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A Word From The Chief - Dealing With Change
By Command Chief Master Sgt. Paul M. Gunning, State Command Chief Master Sergeant for New Jersey
TAG at Operation Jump Start

Transformation, Base Realignment and Closure actions, Future Total Force initiatives, the Quadrennial Defense Review, the Global War on Terrorism, Presidential Budget Decision 720, reduced number of air frames and recapitalization issues are changing the footprint in New Jersey.

Our joint force must adapt as the global threats change. I remember a flightline mechanic years ago from the 177th Fighter Wing who would always use the old cliché, the only thing that is constant - is change. However, mission readiness for the defense of our nation is of utmost importance.

Most of us do not like change because it threatens our way of life and takes us out of our comfort zone.
It can also have far reaching ramifications for the individual, the family, the employer and the organization.

Our New Jersey National Guard senior leadership has been hard at work procuring new, relevant and 21st century missions. These are missions that come with new equipment, missions that will challenge our best and brightest with state of the art training, and missions that will place us on the battlefield or allow us to help other Americans right here on our soil during times of natural disasters or state emergencies. Missions like the Contingency Response Group for the 108th Air Refueling Wing and the Air Support Operations Squadron for the 177th could be in our future. Other possibilities could include an intelligence mission and working jointly with the Air Mobility Warfare Center at Fort Dix. Our Army Guard brethren have accepted new missions along with new opportunities with expanded new companies in military intelligence, military police and decontamination units. When all is complete, the New Jersey National Guard will most likely be a little leaner, have significant and relevant missions, but it will require many Airmen and Soldiers to change.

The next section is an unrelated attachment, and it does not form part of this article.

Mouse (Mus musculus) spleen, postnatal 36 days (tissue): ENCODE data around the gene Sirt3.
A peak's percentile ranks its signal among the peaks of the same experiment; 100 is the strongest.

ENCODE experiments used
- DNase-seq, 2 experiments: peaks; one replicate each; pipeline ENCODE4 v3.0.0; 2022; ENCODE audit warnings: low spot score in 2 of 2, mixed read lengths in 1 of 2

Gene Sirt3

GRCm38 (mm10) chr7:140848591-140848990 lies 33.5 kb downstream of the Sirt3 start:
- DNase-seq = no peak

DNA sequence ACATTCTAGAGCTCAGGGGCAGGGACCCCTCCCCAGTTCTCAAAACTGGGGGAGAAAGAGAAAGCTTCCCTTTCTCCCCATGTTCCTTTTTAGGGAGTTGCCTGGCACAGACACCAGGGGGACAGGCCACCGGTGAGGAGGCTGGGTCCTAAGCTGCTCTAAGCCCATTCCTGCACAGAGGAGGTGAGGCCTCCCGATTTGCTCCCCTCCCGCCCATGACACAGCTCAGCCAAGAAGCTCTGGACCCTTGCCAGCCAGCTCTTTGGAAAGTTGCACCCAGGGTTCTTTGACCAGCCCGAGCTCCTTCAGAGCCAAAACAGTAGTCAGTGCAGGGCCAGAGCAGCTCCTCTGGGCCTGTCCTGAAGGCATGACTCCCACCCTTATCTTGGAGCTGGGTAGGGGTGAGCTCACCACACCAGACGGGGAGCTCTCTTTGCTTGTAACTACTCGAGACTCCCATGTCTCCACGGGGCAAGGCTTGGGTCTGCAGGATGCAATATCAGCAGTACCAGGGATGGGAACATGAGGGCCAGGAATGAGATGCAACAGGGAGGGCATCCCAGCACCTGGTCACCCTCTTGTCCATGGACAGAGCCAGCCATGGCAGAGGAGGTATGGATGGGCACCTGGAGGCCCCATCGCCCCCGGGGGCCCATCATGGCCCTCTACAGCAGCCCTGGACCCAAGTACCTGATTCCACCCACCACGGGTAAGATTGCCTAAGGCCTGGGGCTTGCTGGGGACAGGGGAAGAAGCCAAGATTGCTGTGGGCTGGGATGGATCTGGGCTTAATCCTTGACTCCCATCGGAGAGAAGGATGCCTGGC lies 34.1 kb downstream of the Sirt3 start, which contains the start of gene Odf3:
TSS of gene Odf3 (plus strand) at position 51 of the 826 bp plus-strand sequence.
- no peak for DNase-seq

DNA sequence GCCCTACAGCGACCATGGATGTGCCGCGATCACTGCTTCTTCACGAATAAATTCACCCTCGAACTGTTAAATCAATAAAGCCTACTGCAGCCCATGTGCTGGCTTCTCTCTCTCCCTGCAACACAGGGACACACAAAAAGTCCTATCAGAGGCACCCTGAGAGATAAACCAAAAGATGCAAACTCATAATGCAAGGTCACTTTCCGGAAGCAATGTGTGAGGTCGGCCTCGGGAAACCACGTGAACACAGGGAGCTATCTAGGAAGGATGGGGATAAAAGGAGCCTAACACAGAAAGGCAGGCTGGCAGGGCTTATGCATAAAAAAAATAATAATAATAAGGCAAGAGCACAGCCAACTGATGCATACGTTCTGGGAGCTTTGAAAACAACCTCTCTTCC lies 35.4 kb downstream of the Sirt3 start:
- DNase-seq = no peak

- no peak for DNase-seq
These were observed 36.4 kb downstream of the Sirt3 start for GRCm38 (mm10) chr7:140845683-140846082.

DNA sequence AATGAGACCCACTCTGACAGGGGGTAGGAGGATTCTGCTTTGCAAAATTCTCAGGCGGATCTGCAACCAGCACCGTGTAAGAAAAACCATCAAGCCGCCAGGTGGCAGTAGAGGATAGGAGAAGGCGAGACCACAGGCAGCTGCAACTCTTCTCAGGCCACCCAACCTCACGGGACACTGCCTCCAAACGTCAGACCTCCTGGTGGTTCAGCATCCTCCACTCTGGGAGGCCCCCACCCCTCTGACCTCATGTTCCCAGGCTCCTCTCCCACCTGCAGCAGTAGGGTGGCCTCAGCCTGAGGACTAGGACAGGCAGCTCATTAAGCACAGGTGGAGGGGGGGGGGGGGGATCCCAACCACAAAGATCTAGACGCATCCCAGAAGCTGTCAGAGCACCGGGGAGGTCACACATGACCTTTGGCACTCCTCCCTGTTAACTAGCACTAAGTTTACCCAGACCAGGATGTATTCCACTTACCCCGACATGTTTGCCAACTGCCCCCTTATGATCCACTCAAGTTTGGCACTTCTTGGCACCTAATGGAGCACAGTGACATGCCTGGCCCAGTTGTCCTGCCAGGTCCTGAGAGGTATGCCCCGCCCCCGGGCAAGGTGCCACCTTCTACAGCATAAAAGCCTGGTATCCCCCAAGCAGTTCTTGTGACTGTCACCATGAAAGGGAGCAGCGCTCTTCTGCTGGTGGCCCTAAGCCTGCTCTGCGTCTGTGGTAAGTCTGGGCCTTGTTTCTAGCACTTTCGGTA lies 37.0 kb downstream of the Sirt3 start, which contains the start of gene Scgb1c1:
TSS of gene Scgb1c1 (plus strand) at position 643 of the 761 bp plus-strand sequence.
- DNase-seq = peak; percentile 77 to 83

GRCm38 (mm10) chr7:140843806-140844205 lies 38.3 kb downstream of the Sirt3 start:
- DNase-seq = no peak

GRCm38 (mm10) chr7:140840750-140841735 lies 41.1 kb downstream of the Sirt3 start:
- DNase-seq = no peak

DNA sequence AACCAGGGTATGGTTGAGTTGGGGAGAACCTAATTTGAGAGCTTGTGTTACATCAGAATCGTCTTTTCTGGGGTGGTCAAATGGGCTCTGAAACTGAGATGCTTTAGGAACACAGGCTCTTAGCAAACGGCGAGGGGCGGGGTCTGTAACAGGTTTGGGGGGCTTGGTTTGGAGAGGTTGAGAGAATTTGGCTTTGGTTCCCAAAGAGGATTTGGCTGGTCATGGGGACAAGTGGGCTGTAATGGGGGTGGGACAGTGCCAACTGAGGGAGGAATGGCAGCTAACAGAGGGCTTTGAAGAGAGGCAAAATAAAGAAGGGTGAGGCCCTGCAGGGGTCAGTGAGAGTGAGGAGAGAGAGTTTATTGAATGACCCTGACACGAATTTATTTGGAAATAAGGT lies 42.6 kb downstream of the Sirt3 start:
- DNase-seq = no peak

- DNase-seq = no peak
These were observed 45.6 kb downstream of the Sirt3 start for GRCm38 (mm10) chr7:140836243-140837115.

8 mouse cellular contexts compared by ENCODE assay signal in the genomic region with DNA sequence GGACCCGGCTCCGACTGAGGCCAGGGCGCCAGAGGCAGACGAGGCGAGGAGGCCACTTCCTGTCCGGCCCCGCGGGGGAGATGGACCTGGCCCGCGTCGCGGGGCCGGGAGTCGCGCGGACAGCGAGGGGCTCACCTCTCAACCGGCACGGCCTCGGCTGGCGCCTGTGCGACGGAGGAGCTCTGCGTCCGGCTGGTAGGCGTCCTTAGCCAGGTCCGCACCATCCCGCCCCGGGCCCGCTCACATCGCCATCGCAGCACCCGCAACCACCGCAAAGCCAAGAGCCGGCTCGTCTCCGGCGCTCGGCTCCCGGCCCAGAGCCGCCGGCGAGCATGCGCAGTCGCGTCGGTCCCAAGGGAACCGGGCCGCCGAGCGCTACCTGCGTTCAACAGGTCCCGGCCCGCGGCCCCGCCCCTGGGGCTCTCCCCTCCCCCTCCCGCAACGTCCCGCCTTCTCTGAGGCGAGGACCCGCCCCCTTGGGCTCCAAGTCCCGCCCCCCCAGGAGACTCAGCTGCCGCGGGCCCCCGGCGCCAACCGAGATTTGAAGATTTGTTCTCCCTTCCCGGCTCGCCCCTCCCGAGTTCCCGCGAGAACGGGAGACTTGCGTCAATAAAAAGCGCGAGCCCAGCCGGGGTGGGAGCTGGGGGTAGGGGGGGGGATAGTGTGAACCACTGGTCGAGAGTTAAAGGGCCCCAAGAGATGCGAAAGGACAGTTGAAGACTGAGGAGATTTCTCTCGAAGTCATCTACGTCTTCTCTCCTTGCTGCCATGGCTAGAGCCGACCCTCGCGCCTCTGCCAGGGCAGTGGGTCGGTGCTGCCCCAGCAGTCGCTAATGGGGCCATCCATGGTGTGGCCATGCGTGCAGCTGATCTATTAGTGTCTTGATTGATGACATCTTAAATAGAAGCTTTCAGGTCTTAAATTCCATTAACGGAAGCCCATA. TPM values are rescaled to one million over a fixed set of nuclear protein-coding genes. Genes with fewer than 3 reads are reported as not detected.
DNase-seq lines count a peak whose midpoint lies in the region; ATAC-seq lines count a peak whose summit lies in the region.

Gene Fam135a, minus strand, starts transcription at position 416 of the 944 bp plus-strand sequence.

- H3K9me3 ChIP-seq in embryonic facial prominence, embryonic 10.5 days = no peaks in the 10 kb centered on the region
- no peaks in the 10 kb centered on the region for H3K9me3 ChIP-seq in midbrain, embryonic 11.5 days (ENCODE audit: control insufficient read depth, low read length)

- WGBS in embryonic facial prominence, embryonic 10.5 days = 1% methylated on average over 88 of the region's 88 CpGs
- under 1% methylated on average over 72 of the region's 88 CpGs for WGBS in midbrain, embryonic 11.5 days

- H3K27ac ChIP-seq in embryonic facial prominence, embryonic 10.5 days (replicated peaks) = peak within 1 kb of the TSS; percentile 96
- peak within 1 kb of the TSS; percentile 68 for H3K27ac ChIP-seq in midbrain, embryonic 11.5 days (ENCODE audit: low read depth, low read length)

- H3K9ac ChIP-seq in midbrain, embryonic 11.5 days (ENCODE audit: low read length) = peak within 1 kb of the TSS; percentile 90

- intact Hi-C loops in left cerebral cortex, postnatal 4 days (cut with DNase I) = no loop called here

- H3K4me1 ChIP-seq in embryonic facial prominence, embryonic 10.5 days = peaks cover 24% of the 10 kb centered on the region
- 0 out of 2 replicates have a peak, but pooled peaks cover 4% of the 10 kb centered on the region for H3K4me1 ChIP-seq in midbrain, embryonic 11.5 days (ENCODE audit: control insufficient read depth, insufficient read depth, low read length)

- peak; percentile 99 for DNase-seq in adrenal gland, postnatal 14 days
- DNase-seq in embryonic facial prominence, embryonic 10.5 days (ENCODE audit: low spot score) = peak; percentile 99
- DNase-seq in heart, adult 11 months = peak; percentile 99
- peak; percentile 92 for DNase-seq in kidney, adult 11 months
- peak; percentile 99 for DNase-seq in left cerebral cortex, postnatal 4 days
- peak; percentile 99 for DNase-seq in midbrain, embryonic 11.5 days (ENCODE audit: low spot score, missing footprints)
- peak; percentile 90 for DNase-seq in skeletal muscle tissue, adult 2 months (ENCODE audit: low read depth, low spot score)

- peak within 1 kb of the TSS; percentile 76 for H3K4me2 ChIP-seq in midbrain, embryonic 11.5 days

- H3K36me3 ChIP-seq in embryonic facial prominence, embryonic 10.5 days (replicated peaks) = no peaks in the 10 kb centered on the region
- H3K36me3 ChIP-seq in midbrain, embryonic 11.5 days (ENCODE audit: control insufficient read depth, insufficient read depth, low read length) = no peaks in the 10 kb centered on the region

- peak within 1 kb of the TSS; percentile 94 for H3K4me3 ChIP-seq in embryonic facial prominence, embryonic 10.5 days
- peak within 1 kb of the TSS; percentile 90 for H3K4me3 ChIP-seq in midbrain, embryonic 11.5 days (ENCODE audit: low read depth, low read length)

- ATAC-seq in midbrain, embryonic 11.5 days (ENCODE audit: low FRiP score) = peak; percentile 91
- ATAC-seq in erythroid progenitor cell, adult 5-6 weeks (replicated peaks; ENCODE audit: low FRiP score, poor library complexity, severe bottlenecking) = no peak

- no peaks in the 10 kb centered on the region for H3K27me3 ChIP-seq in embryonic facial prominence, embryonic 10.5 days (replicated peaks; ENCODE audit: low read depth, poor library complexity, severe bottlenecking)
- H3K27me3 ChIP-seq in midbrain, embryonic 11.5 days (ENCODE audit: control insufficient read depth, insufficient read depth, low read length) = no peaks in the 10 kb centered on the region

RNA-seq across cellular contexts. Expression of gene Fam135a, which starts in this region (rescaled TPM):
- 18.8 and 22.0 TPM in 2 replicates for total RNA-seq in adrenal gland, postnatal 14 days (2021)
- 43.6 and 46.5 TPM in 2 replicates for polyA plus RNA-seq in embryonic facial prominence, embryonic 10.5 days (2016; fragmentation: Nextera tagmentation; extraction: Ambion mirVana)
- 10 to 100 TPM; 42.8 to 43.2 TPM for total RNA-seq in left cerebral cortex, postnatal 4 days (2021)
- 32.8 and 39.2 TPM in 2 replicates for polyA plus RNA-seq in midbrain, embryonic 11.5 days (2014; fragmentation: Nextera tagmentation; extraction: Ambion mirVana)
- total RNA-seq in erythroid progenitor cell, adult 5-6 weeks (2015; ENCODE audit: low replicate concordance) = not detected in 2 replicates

As I write this article, change is happening. Everyone in the New Jersey National Guard will most likely be affected by some type of change within the next two to three years. Whether it will be a job change, an AFSC/MOS change, a mission change, or a duty location change, we all need to be prepared. Enlisted leaders and supervisors can help tremendously with change and new career opportunities by ensuring the channels of communications are always open as we transform our force in the New Jersey National Guard.

We cannot expect to be performing the same types of missions that we did twenty years ago or flying the same aircraft year after year as the dynamics continue to change at an unprecedented pace.

I challenge you to be prepared for change and understand the necessity as we continue to protect our way of life and the United States of America.
Thanks for everything you do!

Table of Contents

Volume 32 Number 5
Staff / Information
(c) 2006 NJ Department of Military and Veterans Affairs